• Uttara-kuru (北俱廬洲) This continent is found in the salty ocean north of Mount Sumeru. It is shaped like a square, with each side being two thousand yo-jana in length. The overall appearance is one of a lid, and it is surrounded by the seven golden mountains and the great iron mountains. The ground is made of gold, which shines brightly day and night. The land is even, tranquil, clean, and without brambles. The faces of the people who live there are square-shaped, like the continent itself, and they are of even complexion and great height, standing fourteen feet tall. The people of this land live a worry-free life of equality, peace, and joy. The continent is filled with vari-ous wonderful mountains, forests, rivers and streams, swimming pools, gardens, and fruited trees. The people use utensils made of gold, silver, glass, and crystal, which are shared by all. There is no robbery or bickering, nor are there any thieves, wicked peo-ple, or fighting. The people of this continent live to be a thousand years old, and when they die, they are reborn in Trayastrimsat or Paranirmita-vasavartin heavens. Among all the four continents, their karma is very fine. However, because no Buddha has appeared in this land, being born here is considered one of the eight difficulties for learning Buddhism.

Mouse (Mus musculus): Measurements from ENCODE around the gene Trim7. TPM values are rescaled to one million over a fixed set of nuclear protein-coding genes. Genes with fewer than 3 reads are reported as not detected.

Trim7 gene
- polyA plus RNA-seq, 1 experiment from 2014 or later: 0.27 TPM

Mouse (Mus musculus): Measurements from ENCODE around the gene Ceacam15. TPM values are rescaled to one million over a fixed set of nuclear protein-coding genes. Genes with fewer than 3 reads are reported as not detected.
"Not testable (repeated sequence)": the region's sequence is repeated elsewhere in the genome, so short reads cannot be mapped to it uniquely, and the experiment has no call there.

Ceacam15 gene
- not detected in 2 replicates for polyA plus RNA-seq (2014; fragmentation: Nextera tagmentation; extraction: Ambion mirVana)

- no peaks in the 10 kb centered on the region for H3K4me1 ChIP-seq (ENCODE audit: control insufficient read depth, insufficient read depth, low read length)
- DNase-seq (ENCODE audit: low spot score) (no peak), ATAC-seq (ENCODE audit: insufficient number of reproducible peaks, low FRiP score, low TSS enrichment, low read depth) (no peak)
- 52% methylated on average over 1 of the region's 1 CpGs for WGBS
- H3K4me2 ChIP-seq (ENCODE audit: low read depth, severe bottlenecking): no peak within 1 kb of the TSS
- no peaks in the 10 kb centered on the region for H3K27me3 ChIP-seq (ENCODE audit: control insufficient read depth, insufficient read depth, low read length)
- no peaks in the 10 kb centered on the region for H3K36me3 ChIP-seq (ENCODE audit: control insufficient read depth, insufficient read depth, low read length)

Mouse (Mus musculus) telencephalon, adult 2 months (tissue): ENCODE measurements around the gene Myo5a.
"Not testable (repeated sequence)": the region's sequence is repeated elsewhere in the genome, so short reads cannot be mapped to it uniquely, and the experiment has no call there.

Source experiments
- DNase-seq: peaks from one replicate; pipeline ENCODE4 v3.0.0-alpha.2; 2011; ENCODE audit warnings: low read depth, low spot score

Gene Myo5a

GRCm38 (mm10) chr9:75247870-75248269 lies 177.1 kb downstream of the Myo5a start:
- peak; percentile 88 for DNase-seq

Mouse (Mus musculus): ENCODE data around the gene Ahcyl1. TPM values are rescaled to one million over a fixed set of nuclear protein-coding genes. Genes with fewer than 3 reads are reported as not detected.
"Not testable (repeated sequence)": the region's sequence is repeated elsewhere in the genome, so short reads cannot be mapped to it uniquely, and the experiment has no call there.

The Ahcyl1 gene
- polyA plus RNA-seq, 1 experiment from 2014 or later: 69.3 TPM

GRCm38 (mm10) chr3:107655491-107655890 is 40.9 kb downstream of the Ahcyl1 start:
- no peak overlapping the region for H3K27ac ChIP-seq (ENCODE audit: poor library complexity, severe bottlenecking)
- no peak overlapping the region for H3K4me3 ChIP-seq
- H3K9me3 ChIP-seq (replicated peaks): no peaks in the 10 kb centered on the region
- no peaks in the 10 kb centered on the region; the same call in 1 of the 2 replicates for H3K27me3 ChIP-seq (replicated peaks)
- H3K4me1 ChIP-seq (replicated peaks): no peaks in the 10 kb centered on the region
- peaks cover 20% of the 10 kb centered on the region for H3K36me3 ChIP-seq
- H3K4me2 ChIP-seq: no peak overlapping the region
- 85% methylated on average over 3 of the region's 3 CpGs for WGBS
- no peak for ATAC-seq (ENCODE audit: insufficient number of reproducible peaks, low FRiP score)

We may live on this earth, but there is a vast number of stars in space with worlds so numerous that we cannot comprehend them. In this same way, Buddhist cosmology posits innumerable worlds. As the Buddha underwent many kalpas of practice, he directly experienced the vast numbers of worlds over limitless time C and space, so many that they cannot be calculated.

    Craving 愛

    Kapcsolódó fogalom: Dependent origination; Five Desires

    Cudapanthaka 看門羅漢

    Kapcsolódó fogalom: 18 Arhats

    Death 死

    Kapcsolódó fogalom: Decay, five signs of; dependent origination.

    Five Signs of Decay 五衰相現

    Kapcsolódó fogalom: Heaven.

    Most people hope to go to heaven after they die, but for Buddhists, rebirth in heaven is not the final goal by any means. Even though the rewards of living in heaven are the highest among the six realms of existence, once heavenly beings have exhausted their merit, they suffer "the five signs of decay" and re-enter the cycle of birth and death among the six realms of existence. The "five signs of decay" refer to two sets of five unusual phe-nomena, the five major marks, and the five minor marks that ap-pear when the life of a heavenly being is about to end. The five major marks are as follows:

    • Clothes become filthy (衣服垢穢) The splendid and magnificent clothing of heavenly beings is al-ways lustrous and clean, but once their merit is exhausted and their lives draw to an end, their clothing becomes sullied.
    • Garland atop the head fades (頭上華萎) Heavenly beings are adorned with garlands of jewels whose pearls and jade sparkle with multicolored light. But once the merit of these beings is exhausted and their lives draw to an end, the garland crown atop their head will naturally darken and fade.
    • The armpits become sweaty (腋下出汗) The marvelous and sublime bodies of heavenly beings are delicate and immaculate, but once their merit is exhausted and their lives draw to an end, their armpits begin to sweat.